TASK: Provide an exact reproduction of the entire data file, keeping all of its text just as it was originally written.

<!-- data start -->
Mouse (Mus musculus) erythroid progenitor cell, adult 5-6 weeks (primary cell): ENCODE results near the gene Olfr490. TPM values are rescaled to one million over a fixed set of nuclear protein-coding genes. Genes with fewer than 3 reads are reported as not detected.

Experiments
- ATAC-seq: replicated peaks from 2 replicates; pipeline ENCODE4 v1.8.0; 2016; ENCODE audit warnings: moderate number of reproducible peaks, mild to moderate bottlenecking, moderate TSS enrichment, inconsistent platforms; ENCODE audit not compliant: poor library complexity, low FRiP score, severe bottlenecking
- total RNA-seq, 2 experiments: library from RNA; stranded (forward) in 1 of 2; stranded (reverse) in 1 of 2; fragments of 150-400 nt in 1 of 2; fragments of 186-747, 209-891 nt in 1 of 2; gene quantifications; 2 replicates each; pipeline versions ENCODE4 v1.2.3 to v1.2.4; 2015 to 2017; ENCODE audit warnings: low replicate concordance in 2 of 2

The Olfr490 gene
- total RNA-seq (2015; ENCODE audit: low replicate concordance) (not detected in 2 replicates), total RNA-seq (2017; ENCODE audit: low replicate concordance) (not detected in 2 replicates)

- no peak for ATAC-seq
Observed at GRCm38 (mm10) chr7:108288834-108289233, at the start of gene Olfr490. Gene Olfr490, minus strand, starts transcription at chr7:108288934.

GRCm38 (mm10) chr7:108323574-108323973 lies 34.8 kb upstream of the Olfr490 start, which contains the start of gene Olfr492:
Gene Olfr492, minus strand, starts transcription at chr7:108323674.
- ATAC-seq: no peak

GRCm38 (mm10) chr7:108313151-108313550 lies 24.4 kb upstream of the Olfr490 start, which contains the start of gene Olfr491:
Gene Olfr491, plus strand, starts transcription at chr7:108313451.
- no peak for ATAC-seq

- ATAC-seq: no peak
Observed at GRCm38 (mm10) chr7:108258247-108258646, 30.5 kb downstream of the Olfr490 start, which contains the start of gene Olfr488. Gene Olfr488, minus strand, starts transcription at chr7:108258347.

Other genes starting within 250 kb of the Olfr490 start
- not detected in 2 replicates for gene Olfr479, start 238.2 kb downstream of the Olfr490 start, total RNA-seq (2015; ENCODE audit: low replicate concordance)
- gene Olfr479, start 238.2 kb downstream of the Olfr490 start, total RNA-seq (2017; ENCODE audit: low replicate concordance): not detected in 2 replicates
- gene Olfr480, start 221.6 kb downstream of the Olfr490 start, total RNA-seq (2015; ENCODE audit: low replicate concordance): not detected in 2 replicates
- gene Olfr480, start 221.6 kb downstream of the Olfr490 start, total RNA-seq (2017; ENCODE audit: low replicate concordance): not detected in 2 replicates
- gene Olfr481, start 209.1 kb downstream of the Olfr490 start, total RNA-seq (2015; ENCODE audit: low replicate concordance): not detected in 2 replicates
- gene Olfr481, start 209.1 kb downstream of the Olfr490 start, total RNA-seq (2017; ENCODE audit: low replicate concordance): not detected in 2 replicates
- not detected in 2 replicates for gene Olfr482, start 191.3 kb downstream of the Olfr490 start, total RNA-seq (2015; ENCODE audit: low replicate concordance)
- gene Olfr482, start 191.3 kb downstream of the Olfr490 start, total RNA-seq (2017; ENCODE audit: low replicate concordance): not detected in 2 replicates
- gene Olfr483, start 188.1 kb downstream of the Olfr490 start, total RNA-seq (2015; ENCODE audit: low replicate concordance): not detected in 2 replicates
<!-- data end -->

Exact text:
Mouse (Mus musculus) erythroid progenitor cell, adult 5-6 weeks (primary cell): ENCODE results near the gene Olfr490. TPM values are rescaled to one million over a fixed set of nuclear protein-coding genes. Genes with fewer than 3 reads are reported as not detected.

Experiments
- ATAC-seq: replicated peaks from 2 replicates; pipeline ENCODE4 v1.8.0; 2016; ENCODE audit warnings: moderate number of reproducible peaks, mild to moderate bottlenecking, moderate TSS enrichment, inconsistent platforms; ENCODE audit not compliant: poor library complexity, low FRiP score, severe bottlenecking
- total RNA-seq, 2 experiments: library from RNA; stranded (forward) in 1 of 2; stranded (reverse) in 1 of 2; fragments of 150-400 nt in 1 of 2; fragments of 186-747, 209-891 nt in 1 of 2; gene quantifications; 2 replicates each; pipeline versions ENCODE4 v1.2.3 to v1.2.4; 2015 to 2017; ENCODE audit warnings: low replicate concordance in 2 of 2

The Olfr490 gene
- total RNA-seq (2015; ENCODE audit: low replicate concordance) (not detected in 2 replicates), total RNA-seq (2017; ENCODE audit: low replicate concordance) (not detected in 2 replicates)

- no peak for ATAC-seq
Observed at GRCm38 (mm10) chr7:108288834-108289233, at the start of gene Olfr490. Gene Olfr490, minus strand, starts transcription at chr7:108288934.

GRCm38 (mm10) chr7:108323574-108323973 lies 34.8 kb upstream of the Olfr490 start, which contains the start of gene Olfr492:
Gene Olfr492, minus strand, starts transcription at chr7:108323674.
- ATAC-seq: no peak

GRCm38 (mm10) chr7:108313151-108313550 lies 24.4 kb upstream of the Olfr490 start, which contains the start of gene Olfr491:
Gene Olfr491, plus strand, starts transcription at chr7:108313451.
- no peak for ATAC-seq

- ATAC-seq: no peak
Observed at GRCm38 (mm10) chr7:108258247-108258646, 30.5 kb downstream of the Olfr490 start, which contains the start of gene Olfr488. Gene Olfr488, minus strand, starts transcription at chr7:108258347.

Other genes starting within 250 kb of the Olfr490 start
- not detected in 2 replicates for gene Olfr479, start 238.2 kb downstream of the Olfr490 start, total RNA-seq (2015; ENCODE audit: low replicate concordance)
- gene Olfr479, start 238.2 kb downstream of the Olfr490 start, total RNA-seq (2017; ENCODE audit: low replicate concordance): not detected in 2 replicates
- gene Olfr480, start 221.6 kb downstream of the Olfr490 start, total RNA-seq (2015; ENCODE audit: low replicate concordance): not detected in 2 replicates
- gene Olfr480, start 221.6 kb downstream of the Olfr490 start, total RNA-seq (2017; ENCODE audit: low replicate concordance): not detected in 2 replicates
- gene Olfr481, start 209.1 kb downstream of the Olfr490 start, total RNA-seq (2015; ENCODE audit: low replicate concordance): not detected in 2 replicates
- gene Olfr481, start 209.1 kb downstream of the Olfr490 start, total RNA-seq (2017; ENCODE audit: low replicate concordance): not detected in 2 replicates
- not detected in 2 replicates for gene Olfr482, start 191.3 kb downstream of the Olfr490 start, total RNA-seq (2015; ENCODE audit: low replicate concordance)
- gene Olfr482, start 191.3 kb downstream of the Olfr490 start, total RNA-seq (2017; ENCODE audit: low replicate concordance): not detected in 2 replicates
- gene Olfr483, start 188.1 kb downstream of the Olfr490 start, total RNA-seq (2015; ENCODE audit: low replicate concordance): not detected in 2 replicates